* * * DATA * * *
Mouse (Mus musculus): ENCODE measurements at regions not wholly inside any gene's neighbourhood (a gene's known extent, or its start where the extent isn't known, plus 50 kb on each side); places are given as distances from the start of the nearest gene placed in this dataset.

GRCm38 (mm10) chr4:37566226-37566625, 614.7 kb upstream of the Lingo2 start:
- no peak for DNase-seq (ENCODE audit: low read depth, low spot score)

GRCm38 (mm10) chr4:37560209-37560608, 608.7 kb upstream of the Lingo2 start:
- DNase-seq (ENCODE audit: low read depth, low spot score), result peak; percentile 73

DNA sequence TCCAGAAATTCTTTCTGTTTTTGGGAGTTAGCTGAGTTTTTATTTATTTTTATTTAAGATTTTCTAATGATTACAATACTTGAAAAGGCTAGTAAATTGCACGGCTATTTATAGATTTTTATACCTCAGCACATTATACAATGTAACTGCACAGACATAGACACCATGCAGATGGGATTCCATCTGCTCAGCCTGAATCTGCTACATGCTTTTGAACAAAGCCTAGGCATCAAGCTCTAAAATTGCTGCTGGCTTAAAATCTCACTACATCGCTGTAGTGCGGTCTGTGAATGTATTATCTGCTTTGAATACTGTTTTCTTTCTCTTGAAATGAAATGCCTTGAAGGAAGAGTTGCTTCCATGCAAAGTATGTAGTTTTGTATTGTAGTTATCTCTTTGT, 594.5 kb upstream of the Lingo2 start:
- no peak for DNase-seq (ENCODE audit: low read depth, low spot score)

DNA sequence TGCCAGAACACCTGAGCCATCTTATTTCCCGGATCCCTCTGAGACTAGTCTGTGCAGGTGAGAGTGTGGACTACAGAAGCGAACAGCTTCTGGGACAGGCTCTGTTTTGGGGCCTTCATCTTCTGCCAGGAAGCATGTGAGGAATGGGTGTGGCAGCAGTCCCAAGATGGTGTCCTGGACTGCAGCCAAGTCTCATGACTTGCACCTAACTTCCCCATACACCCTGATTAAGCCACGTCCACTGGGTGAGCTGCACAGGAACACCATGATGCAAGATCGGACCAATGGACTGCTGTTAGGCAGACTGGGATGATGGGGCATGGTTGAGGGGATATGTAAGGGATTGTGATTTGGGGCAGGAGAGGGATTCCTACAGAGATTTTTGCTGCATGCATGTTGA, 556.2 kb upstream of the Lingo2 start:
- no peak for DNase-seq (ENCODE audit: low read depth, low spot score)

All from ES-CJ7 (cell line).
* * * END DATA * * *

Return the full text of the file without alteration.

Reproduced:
Mouse (Mus musculus): ENCODE measurements at regions not wholly inside any gene's neighbourhood (a gene's known extent, or its start where the extent isn't known, plus 50 kb on each side); places are given as distances from the start of the nearest gene placed in this dataset.

GRCm38 (mm10) chr4:37566226-37566625, 614.7 kb upstream of the Lingo2 start:
- no peak for DNase-seq (ENCODE audit: low read depth, low spot score)

GRCm38 (mm10) chr4:37560209-37560608, 608.7 kb upstream of the Lingo2 start:
- DNase-seq (ENCODE audit: low read depth, low spot score), result peak; percentile 73

DNA sequence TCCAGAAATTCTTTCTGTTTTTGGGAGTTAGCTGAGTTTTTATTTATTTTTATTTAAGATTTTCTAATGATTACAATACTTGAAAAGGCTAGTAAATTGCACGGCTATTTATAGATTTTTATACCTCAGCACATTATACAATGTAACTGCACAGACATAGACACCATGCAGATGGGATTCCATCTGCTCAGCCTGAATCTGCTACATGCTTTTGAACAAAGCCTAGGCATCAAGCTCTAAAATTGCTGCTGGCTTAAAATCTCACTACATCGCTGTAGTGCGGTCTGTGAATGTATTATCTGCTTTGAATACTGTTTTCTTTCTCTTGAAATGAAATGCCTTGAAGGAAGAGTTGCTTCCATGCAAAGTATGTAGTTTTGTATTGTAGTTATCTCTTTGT, 594.5 kb upstream of the Lingo2 start:
- no peak for DNase-seq (ENCODE audit: low read depth, low spot score)

DNA sequence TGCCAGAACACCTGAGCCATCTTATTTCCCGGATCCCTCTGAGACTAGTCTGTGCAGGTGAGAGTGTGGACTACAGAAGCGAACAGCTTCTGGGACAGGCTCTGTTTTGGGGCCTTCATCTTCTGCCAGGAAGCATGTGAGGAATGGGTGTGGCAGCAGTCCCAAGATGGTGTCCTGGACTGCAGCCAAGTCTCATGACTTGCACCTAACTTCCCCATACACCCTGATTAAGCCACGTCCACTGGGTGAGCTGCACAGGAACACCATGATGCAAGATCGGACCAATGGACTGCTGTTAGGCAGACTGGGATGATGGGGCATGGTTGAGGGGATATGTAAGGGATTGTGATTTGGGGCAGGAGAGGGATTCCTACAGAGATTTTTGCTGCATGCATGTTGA, 556.2 kb upstream of the Lingo2 start:
- no peak for DNase-seq (ENCODE audit: low read depth, low spot score)

All from ES-CJ7 (cell line).